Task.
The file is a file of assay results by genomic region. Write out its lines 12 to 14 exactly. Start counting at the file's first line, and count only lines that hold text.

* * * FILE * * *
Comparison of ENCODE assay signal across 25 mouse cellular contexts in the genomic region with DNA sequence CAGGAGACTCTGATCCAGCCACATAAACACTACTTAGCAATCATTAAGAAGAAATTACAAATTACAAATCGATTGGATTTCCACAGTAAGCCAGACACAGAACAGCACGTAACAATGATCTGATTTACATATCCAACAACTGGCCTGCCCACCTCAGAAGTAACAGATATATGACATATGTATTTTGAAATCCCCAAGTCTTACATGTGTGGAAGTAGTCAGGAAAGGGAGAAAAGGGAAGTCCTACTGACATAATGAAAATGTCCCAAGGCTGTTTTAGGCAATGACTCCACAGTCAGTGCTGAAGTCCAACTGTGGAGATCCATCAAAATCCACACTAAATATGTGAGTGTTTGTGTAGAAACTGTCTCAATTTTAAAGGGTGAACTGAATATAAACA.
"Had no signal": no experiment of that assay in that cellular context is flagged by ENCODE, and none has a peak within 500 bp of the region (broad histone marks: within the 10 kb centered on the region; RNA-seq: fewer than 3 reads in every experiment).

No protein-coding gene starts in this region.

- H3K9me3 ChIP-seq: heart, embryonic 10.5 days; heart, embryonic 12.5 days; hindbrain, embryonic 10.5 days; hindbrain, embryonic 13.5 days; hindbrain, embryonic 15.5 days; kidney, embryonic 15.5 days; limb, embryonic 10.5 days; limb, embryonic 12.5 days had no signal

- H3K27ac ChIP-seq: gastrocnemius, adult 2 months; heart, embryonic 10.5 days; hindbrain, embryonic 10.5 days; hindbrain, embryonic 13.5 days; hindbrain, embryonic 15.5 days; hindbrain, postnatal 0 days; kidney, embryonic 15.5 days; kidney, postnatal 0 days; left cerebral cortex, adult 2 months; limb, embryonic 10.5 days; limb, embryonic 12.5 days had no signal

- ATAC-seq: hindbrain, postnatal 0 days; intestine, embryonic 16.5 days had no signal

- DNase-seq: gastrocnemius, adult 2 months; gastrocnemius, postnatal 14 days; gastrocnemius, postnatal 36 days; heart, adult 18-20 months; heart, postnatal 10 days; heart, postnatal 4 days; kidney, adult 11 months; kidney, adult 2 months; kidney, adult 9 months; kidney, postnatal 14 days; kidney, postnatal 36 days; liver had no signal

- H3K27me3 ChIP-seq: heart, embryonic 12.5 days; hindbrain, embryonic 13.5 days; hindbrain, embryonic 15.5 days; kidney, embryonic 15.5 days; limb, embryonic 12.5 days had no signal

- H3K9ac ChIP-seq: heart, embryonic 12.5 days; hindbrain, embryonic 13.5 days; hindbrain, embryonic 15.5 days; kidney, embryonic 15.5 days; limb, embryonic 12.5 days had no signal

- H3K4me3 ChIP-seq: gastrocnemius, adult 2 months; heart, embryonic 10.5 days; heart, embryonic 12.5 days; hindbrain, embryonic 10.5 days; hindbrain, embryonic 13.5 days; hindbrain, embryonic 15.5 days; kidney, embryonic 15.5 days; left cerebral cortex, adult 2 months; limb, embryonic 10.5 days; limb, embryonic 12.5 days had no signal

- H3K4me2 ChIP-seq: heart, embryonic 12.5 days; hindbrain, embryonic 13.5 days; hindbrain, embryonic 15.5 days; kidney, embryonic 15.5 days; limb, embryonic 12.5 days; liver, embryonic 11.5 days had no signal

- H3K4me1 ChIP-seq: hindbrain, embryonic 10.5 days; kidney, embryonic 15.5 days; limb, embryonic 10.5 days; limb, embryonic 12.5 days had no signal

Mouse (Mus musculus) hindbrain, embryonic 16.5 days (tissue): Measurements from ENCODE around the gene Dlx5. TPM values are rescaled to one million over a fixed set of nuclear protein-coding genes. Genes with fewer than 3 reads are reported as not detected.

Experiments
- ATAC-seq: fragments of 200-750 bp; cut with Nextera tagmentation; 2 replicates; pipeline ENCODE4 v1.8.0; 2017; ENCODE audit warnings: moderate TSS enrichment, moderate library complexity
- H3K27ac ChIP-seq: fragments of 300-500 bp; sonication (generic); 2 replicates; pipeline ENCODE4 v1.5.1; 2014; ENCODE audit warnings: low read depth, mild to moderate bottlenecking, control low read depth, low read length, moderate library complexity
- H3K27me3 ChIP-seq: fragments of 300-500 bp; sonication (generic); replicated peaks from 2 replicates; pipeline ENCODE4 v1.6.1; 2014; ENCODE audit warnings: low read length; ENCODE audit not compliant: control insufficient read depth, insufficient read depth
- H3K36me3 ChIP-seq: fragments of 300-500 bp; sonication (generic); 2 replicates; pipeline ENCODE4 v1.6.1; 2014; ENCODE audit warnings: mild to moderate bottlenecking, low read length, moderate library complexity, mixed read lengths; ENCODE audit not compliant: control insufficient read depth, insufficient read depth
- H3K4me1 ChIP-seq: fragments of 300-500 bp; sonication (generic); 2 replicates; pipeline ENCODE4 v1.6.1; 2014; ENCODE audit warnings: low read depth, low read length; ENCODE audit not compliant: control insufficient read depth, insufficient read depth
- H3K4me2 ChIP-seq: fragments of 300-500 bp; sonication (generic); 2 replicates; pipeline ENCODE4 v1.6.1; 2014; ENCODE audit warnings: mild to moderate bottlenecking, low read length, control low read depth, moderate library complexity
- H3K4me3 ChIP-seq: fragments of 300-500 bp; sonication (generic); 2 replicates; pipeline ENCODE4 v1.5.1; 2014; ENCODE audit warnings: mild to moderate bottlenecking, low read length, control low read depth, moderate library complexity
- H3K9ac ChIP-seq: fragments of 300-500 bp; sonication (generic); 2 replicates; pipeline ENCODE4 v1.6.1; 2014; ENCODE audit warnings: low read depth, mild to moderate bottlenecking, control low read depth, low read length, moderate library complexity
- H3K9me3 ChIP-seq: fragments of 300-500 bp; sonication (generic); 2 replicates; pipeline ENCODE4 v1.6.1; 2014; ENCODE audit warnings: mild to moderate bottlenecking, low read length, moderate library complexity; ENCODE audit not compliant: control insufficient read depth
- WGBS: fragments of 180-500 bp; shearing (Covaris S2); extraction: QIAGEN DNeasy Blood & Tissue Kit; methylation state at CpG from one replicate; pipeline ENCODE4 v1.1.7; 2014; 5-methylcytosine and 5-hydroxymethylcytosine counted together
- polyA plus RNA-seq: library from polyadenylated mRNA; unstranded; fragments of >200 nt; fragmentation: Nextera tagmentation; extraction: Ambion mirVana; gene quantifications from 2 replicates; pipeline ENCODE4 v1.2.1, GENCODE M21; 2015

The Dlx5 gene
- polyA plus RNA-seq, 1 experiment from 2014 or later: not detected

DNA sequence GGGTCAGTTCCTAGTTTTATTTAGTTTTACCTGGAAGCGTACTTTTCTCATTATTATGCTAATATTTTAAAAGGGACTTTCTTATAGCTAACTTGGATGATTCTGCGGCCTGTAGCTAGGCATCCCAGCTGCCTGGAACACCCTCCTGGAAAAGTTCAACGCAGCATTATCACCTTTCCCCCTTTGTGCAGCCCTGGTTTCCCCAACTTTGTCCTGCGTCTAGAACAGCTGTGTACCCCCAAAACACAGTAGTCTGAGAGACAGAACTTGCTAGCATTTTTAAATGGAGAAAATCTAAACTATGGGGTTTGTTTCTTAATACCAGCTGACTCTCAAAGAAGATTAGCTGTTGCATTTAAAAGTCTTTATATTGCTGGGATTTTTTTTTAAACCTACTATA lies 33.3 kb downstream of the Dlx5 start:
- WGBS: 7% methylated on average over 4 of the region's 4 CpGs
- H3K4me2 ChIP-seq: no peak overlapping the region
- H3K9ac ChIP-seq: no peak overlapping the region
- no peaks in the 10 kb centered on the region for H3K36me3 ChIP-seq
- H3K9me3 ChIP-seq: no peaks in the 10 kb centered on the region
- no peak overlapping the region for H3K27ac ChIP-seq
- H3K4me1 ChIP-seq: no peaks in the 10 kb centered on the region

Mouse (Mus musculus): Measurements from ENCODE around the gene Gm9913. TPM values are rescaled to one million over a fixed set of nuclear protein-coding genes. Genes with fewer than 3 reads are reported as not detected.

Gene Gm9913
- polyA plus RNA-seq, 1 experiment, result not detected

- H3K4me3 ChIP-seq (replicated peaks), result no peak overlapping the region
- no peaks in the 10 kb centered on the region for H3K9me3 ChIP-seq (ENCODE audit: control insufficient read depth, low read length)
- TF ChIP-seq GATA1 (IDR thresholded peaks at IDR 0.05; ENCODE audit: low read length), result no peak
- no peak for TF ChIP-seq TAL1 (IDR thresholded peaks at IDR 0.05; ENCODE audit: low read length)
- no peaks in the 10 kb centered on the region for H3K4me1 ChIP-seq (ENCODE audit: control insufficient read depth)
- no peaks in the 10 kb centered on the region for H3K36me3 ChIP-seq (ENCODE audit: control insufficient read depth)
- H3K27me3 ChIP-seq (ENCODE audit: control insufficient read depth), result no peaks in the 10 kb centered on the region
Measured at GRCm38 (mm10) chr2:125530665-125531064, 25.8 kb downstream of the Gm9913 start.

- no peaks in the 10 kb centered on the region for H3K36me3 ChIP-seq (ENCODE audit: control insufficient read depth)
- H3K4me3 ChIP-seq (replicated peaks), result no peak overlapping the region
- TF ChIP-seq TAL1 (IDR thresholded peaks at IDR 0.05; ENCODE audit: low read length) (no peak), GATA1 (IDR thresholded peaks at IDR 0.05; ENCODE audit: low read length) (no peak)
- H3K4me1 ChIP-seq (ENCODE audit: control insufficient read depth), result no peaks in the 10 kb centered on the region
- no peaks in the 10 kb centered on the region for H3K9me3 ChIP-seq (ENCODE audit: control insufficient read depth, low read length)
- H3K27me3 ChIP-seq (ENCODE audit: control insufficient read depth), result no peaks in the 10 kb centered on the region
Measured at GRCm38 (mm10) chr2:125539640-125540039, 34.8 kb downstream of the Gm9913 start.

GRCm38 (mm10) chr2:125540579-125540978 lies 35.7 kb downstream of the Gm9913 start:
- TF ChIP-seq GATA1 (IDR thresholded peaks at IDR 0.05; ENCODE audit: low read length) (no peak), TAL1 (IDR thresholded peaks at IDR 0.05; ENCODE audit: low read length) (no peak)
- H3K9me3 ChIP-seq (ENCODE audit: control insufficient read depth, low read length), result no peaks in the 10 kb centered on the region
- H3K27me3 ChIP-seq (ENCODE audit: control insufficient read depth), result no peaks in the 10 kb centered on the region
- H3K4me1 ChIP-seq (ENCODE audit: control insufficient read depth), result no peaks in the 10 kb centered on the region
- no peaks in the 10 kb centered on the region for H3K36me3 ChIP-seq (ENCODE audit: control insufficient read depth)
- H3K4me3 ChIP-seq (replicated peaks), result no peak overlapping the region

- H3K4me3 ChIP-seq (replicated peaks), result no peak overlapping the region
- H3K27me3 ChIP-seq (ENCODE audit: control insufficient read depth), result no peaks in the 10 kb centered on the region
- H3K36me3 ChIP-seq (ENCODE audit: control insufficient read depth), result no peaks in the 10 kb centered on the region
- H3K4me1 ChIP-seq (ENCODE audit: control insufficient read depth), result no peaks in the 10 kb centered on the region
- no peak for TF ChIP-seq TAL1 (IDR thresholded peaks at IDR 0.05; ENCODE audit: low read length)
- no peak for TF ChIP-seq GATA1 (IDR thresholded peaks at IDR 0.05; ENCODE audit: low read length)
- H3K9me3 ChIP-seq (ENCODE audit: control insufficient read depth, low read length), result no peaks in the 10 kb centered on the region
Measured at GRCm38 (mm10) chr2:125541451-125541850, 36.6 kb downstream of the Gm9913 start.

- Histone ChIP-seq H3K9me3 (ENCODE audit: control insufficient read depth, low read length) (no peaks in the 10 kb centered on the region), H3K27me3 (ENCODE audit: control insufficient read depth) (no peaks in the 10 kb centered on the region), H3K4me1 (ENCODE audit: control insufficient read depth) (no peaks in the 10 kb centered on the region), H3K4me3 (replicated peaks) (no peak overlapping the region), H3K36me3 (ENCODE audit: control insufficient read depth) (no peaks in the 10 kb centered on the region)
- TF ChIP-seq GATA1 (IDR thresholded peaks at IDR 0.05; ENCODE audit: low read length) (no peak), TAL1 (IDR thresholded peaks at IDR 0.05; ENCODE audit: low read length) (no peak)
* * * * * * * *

- H3K4me1 ChIP-seq: hindbrain, embryonic 10.5 days; kidney, embryonic 15.5 days; limb, embryonic 10.5 days; limb, embryonic 12.5 days had no signal

Mouse (Mus musculus) hindbrain, embryonic 16.5 days (tissue): Measurements from ENCODE around the gene Dlx5. TPM values are rescaled to one million over a fixed set of nuclear protein-coding genes. Genes with fewer than 3 reads are reported as not detected.

Experiments